At the Council of Australian Governments (COAG) meeting, the Prime Minister will have tried to get the premiers and chief ministers of the states and territories to agree to his health and hospitals plan. This calls for 60 per cent federal funding of public hospitals and fully funding primary health services, as well as decentralised administration. Some commentators have been positive, for the first time the Federal Government will share in funding for actual growth in hospital use. The plan offers better aged and community care and reduced waiting times for emergency and elective surgery. Standing between the PM and success however are political and budgetary issues – improving the health system and paying off the states and territories is expensive and there are no obvious sources of surplus funds.
One solution proposed has been to increase the tax on smokers. The government's National Preventative Health Taskforce has called for a tax rise that would add $6.50 to the cost of a pack of 30 cigarettes in the May budget. But there is a much bigger set of smokers who it would be more in the national and global interest to tax: major air polluters such as coal-fired power stations and oil companies. The PM could fund his health and hospital reforms with a tax on major emitters of greenhouse gas emissions. A low to moderate health linked carbon tax would raise in the order of $3-7 billion a year and a substantial proportion of this could be used to fund Rudd’s health package.
Such a proposal provides a practical solution to two of the great policy challenges of our generation: how to effectively respond to the healthcare needs of an aging population and how to deal with man-made climate change. It would immediately signal to other major emitting countries that Australia can play a leadership role in an effective international climate agreement. It would in one move allow the Rudd Government to deliver on two of its critical policy objectives.
The Government’s Carbon Pollution Reduction Scheme (CPRS) is due to be reintroduced into Parliament for a third time in May. The chances of it passing the Senate in its current form are slim. But a carbon tax used to provide necessary additional funds for hospital and primary health care is likely to draw support from the Greens and possibly also several other senators, giving the Government the numbers it needs to pass a carbon price bill.
Already the Greens have expressed support for a modified form of the CPRS that is, in effect, a carbon tax. Under the Greens’ scheme, the Government would sell permits to emit greenhouse gases to the atmosphere at a set price and major polluters would be required to relinquish sufficient permits at the end of each year to cover their carbon emissions. This is the same “bridging” greenhouse gas reduction scheme that the Government’s first climate advisor, Professor Ross Garnaut, has called for. Our proposal modifies this by directing the funds paid for the permits to hospitals and primary health care.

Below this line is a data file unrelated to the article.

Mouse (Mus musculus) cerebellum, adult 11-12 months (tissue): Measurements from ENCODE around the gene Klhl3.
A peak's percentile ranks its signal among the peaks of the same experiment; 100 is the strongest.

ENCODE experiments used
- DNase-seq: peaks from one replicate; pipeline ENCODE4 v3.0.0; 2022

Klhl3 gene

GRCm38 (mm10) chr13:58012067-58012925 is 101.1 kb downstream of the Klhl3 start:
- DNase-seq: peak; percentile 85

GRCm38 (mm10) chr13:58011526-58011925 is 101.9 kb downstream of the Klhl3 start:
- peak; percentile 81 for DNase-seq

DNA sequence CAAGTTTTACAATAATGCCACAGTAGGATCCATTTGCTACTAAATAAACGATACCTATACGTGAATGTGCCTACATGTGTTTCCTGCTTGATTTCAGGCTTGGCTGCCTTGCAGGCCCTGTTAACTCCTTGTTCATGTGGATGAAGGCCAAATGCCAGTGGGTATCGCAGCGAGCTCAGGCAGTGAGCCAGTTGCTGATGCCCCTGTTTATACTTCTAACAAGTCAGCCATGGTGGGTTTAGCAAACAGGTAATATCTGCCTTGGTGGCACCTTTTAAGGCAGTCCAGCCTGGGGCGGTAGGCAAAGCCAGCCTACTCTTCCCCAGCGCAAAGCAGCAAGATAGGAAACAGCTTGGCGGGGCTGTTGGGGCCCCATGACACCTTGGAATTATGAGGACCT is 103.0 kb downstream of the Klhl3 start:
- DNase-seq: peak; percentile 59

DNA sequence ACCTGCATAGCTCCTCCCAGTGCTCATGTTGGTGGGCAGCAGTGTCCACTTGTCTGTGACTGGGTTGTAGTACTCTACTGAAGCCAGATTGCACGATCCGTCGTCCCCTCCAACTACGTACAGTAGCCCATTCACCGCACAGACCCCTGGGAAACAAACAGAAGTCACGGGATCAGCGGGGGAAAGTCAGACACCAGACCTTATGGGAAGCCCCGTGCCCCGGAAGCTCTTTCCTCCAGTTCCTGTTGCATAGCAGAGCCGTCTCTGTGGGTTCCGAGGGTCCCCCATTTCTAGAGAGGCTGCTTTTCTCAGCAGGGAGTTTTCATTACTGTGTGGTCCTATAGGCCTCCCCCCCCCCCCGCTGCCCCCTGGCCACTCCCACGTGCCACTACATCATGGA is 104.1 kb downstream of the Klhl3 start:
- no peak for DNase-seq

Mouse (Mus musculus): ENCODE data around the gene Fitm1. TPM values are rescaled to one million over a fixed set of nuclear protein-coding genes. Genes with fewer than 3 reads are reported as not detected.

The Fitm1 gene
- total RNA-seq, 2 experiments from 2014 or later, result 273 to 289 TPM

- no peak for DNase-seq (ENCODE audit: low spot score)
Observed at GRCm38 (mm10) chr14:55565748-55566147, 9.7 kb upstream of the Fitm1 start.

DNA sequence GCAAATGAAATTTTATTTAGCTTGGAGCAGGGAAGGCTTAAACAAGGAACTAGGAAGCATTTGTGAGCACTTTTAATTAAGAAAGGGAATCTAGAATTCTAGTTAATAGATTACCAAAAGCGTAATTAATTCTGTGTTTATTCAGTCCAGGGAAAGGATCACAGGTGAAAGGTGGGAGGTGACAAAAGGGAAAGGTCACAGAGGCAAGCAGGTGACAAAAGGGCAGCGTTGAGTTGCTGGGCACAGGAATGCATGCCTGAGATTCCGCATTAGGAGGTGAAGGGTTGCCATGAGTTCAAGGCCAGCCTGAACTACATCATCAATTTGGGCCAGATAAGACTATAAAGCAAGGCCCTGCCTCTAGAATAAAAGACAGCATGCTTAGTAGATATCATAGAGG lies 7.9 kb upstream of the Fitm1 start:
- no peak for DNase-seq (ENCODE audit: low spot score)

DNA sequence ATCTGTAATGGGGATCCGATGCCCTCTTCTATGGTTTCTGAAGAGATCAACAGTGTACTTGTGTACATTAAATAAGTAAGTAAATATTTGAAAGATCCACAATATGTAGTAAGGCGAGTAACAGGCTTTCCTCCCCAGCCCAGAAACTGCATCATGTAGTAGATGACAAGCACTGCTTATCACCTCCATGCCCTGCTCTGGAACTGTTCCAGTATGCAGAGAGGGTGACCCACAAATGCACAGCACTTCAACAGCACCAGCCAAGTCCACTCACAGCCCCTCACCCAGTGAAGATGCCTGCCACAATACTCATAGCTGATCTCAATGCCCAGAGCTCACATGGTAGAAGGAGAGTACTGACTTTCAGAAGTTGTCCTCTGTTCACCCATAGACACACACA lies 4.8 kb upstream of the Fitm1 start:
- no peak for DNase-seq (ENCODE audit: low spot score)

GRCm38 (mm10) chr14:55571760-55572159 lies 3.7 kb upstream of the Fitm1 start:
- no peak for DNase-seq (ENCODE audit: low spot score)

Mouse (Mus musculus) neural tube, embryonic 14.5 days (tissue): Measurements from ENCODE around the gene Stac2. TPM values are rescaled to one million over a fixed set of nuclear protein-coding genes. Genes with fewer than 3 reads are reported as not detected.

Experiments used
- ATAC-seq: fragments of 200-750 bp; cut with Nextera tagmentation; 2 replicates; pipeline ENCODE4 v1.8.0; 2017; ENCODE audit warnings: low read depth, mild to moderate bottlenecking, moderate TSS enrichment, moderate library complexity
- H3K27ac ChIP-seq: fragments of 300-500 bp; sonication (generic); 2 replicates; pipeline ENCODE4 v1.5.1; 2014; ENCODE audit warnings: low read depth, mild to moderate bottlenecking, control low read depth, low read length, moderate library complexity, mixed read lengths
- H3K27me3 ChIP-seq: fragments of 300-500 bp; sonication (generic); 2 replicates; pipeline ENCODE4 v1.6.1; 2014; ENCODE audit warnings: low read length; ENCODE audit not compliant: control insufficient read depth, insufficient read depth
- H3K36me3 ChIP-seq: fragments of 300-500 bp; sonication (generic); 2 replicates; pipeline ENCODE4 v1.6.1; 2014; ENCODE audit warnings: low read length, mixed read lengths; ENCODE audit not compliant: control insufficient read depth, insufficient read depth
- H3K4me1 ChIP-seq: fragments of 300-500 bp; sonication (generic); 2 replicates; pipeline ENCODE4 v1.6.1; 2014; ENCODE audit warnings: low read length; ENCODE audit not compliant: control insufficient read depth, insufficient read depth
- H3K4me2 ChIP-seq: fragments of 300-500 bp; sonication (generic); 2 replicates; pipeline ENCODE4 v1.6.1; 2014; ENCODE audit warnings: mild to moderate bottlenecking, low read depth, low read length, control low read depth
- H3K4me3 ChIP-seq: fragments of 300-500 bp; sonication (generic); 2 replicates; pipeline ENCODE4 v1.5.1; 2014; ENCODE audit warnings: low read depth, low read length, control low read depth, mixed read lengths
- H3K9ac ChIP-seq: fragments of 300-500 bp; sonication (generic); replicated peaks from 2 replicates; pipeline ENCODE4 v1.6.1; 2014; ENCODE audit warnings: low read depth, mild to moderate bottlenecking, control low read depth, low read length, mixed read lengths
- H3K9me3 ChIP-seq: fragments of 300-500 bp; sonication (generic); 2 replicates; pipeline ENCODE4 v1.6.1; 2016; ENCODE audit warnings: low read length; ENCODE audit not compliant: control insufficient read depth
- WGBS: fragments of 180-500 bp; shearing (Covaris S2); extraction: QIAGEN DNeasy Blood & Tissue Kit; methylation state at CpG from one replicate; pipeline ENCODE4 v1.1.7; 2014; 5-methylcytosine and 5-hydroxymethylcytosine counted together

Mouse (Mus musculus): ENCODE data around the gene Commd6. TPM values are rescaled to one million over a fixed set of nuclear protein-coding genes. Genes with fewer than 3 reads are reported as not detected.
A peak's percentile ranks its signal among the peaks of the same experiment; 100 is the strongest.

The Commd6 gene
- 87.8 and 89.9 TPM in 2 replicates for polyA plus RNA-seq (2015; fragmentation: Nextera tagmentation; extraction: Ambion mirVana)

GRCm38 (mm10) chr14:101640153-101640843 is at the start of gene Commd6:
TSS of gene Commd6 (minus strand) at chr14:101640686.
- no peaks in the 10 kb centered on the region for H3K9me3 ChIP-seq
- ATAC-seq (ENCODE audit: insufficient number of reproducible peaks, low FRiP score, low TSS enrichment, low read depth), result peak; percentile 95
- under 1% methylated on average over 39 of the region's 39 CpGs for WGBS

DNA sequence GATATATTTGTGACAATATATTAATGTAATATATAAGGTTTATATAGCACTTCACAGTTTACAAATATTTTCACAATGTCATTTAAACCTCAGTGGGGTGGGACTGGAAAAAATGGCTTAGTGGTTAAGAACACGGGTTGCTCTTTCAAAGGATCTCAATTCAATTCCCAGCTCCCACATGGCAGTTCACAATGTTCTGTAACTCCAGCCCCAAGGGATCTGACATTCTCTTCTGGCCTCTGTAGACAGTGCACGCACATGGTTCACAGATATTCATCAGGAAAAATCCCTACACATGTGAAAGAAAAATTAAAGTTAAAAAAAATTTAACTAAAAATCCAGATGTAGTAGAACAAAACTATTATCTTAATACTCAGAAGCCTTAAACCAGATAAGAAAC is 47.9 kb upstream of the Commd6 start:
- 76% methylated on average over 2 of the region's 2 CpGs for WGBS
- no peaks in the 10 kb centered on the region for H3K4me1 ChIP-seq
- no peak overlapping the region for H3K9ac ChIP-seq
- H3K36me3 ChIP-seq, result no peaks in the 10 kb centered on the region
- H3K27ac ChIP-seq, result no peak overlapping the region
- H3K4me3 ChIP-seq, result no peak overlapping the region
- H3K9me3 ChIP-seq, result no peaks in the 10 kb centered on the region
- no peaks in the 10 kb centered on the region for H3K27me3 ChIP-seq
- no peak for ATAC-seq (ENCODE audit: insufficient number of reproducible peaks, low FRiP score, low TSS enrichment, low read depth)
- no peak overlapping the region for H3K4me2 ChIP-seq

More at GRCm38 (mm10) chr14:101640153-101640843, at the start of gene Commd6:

Under the CPRS the federal government is proposing to give billions to the business sector, either in the form of direct subsidies or free permits. Critics from across the political spectrum have argued that these planned handouts are excessive. As Professor Garnaut has repeatedly explained, the more the Government gives to industry, the higher is the cost of cutting emissions. Overly generous industry assistance is also unfair. Why should industry get billions in subsidies when there is a crying need for funds to support essential public services such as hospitals?
Reallocating funds from a carbon tax to health and hospitals would broaden support for a carbon price. Revenues from a health linked carbon tax could also sustain health and hospital initiatives necessary to respond to climate change related problems over coming decades such as changing infectious disease patterns and increasing intensity of major drought and flood events, as well as emissions reductions in developing nations and reducing deforestation and forest degradation.
Another benefit of a health-linked carbon tax over the Government’s CPRS is simplicity. The federal government has found it hard to build public support for the CPRS chiefly because of its complexity. The average citizen appears concerned it may be little more than an exercise in paper shuffling. A health-linked carbon tax on major emitting entities, where the revenues are collected by the government and redistributed to hospitals and health care is easy for people to understand. It is also easy to administer, easy to comply with and easy to change.
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